points were greater than mine, besides the advantage of position, and, in consequence, I would be compelled to cut my way to Berwick Bay, unless General Green cut toward me, I therefore refrained from attacking with my whole force the enemy at La Fourche Crossing, although I could certainly have demolished him, and the temptation was great to revenge the death of those gallant men who fell in Pyron's assault. I then gave the order to march on Brashear City. The movement began at nightfall. Making demonstrations of a night attack, and opening a heavy fire on their position with my artillery, I withdrew my force, and commenced marching at 9 p. m., moving all night.
I arrived at Chacahoula Station just before dawn on the 23d, and at the same instant heard with no little pleasure the cannonade at Brashear. I rested my command two horses, feeding the horses and men, and arrived at Bayou Boeuf at 4.20 p. m., having driven in the pickets of the enemy for 6 miles. I at once took possession of the east bank (the enemy being intrenched on the opposite bank), made a reconnaissance of his position, and began crossing at 2 a. m. on the 24th.
At daylight had Lane and Stone entirely surrounding the fort, while Phillips, Pyron, and the artillery were posted in front on the eastern bank. Just as I had arranged to open from my batteries, I discovered a white flag flying from a large house near the crossing, and, on sending to inquire the reason, was surprised to learn that the fort had surrendered to General Mouton, whose advance was 5 miles off on Bayou Ramos, a scouting party under General Green's intrepid scout, [Leander] McAnelly, being the only force of their command near, and to him the flags were delivered. The colonel (Federal), however, on my asking to what force he had surrendered, said to mine, supposing it to be a portion of Mouton's, who had made a previous demand for surrender, and, seeing McAnelly, had sent to him a white flag. I mention this merely to show that, although the flags were delivered to others, the surrender was in fact to my force, and the gallant General Green waived the honor of the capture to me.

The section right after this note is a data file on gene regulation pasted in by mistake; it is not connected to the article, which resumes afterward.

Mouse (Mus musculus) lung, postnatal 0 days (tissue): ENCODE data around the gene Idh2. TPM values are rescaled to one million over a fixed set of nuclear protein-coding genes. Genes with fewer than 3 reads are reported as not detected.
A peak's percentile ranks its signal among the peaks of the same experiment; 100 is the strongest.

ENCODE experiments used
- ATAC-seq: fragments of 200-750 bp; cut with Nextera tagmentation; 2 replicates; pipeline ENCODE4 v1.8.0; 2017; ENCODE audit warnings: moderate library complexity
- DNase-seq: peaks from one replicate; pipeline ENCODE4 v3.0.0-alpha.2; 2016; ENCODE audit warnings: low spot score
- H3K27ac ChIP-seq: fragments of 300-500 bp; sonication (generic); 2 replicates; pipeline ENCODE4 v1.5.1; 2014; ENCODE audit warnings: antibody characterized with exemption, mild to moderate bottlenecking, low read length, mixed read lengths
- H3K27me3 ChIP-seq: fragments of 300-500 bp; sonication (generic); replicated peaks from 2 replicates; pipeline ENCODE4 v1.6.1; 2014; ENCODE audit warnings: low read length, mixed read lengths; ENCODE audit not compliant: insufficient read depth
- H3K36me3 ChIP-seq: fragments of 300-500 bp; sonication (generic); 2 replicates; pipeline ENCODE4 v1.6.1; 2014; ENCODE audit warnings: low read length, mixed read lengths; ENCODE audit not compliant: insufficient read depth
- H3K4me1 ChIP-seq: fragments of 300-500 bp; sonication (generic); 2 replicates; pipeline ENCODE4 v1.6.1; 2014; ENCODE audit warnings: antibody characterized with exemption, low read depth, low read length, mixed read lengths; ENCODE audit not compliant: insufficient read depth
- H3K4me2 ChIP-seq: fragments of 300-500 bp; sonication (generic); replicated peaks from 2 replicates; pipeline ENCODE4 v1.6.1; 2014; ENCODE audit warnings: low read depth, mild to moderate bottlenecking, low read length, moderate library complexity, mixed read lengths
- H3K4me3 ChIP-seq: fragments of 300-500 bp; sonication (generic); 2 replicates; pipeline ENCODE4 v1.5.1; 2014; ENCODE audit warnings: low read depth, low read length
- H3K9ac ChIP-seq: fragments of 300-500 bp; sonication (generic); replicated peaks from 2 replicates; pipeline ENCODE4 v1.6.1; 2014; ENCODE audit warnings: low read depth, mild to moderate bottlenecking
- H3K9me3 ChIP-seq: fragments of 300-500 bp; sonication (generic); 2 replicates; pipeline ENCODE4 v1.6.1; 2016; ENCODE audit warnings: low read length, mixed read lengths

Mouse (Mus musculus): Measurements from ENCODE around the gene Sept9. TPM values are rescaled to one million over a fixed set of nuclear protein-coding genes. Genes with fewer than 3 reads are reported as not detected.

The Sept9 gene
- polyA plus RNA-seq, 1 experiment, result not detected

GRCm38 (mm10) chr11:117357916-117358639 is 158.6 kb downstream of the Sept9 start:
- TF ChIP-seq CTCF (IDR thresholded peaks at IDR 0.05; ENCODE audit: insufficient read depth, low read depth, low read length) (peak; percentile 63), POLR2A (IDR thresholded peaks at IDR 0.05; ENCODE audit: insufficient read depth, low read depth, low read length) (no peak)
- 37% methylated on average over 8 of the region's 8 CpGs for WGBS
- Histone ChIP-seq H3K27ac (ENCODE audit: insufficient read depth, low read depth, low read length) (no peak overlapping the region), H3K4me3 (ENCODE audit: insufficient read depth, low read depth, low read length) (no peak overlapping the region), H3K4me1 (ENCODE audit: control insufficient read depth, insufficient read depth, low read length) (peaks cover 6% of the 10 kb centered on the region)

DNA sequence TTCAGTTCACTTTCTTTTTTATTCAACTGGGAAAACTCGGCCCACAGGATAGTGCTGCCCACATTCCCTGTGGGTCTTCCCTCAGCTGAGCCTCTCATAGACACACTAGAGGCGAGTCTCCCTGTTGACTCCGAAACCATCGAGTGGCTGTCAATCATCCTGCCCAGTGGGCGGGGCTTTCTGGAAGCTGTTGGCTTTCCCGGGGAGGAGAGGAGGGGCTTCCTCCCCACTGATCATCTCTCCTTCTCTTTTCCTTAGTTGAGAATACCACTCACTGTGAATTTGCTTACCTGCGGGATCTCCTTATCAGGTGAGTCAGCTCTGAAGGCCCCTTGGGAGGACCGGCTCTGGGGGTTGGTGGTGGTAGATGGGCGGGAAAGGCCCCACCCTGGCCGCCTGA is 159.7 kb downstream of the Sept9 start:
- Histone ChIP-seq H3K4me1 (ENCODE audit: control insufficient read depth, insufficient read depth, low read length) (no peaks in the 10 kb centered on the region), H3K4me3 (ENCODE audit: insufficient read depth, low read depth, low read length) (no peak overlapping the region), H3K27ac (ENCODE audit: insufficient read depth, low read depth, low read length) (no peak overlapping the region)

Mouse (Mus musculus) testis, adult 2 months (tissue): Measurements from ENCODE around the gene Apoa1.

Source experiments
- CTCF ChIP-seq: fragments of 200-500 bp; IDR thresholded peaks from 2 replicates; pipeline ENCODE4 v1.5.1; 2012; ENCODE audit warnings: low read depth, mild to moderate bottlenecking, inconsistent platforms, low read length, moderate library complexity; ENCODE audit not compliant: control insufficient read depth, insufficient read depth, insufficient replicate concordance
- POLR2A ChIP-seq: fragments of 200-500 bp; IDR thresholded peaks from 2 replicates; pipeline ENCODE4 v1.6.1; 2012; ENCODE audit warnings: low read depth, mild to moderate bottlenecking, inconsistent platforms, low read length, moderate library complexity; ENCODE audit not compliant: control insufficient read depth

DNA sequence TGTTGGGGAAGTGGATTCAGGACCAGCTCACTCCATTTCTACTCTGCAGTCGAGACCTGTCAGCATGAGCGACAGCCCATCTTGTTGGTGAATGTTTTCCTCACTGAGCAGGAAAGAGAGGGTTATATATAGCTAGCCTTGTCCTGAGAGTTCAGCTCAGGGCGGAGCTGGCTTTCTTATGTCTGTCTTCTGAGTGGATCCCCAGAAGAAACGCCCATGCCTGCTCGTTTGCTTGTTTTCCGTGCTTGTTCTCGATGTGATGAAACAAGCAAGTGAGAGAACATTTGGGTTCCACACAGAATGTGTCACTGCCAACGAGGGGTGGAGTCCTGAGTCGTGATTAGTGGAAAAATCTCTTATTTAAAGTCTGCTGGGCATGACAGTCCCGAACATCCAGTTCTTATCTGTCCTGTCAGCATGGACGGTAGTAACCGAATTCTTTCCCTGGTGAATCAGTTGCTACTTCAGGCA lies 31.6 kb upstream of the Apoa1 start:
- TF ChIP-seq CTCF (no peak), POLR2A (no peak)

The prisoners here captured were 275; four guns, ammunition, small-arms, commissary and quartermaster's stores, and about 3,000 negroes.
Too much praise cannot be awarded to the gallant band who comprise the Second Cavalry Brigade, who, without murmur, shared in the trials and hardships incident to so extended and rapid a march through country occupied by the enemy, passing many sleepless nights and fasting days, subsisting through the entire march on one ration per day, and averaging but three hours of rest in every twenty-four.
To the citizens on the route I have to acknowledge many favors, who generously furnished the infantry with transportation until I mounted them upon animals captured from the plantations cultivated by the Federal authorities.
This command, composed of artillery, artillery, and cavalry, marched 176 miles in four day, an average of 44 miles per day. It moved in an orderly manner, never depredating on private property, and bore the hardships without a murmur. It is, however, with sorrow that I have to report the death of the noble men who fell in the charge under the gallant Colonel [C. L.] Pyron, at La Fourche, and under Colonel Phillips at Plaquemine, of which casualties I will make a detailed report.
To the members of my staff, Captains [Henry F.] Wade, jr., and [H. H.] Zacharie, I am indebted for a heavy co-operation throughout the trip; also to Lieutenant [J. A. A.] West, for his efficiency in his department. The services of Captain Ratliffe, volunteer aide, were invaluable, owing to his thorough knowledge of the country and indefatigable exertions.